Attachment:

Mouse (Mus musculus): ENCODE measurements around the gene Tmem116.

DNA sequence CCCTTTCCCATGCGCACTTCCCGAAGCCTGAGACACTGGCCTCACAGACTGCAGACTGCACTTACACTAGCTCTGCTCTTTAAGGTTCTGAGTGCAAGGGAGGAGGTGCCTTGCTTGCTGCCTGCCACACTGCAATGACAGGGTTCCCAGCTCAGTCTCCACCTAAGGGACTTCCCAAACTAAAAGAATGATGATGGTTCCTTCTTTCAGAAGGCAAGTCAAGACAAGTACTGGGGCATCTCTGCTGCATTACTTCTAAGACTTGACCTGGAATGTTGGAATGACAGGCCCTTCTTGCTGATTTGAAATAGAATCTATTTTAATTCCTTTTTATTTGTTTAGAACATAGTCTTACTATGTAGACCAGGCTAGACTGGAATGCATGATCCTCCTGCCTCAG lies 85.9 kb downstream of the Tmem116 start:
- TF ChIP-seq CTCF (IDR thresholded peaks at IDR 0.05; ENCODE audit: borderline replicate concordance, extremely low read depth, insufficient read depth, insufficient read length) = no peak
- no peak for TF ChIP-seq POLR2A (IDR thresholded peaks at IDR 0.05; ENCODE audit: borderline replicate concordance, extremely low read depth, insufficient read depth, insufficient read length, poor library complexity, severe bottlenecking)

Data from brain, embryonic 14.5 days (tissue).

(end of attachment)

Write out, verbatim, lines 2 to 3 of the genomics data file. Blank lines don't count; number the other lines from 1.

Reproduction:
DNA sequence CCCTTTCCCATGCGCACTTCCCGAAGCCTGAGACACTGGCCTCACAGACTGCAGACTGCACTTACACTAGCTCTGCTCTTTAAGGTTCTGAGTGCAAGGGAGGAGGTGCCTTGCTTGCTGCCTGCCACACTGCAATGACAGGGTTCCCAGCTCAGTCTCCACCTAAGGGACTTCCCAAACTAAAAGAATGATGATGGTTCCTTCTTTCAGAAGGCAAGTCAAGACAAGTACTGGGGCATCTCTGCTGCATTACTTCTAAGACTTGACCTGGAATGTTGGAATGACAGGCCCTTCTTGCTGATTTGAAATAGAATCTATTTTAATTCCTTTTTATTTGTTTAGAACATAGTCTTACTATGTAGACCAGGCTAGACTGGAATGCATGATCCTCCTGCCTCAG lies 85.9 kb downstream of the Tmem116 start:
- TF ChIP-seq CTCF (IDR thresholded peaks at IDR 0.05; ENCODE audit: borderline replicate concordance, extremely low read depth, insufficient read depth, insufficient read length) = no peak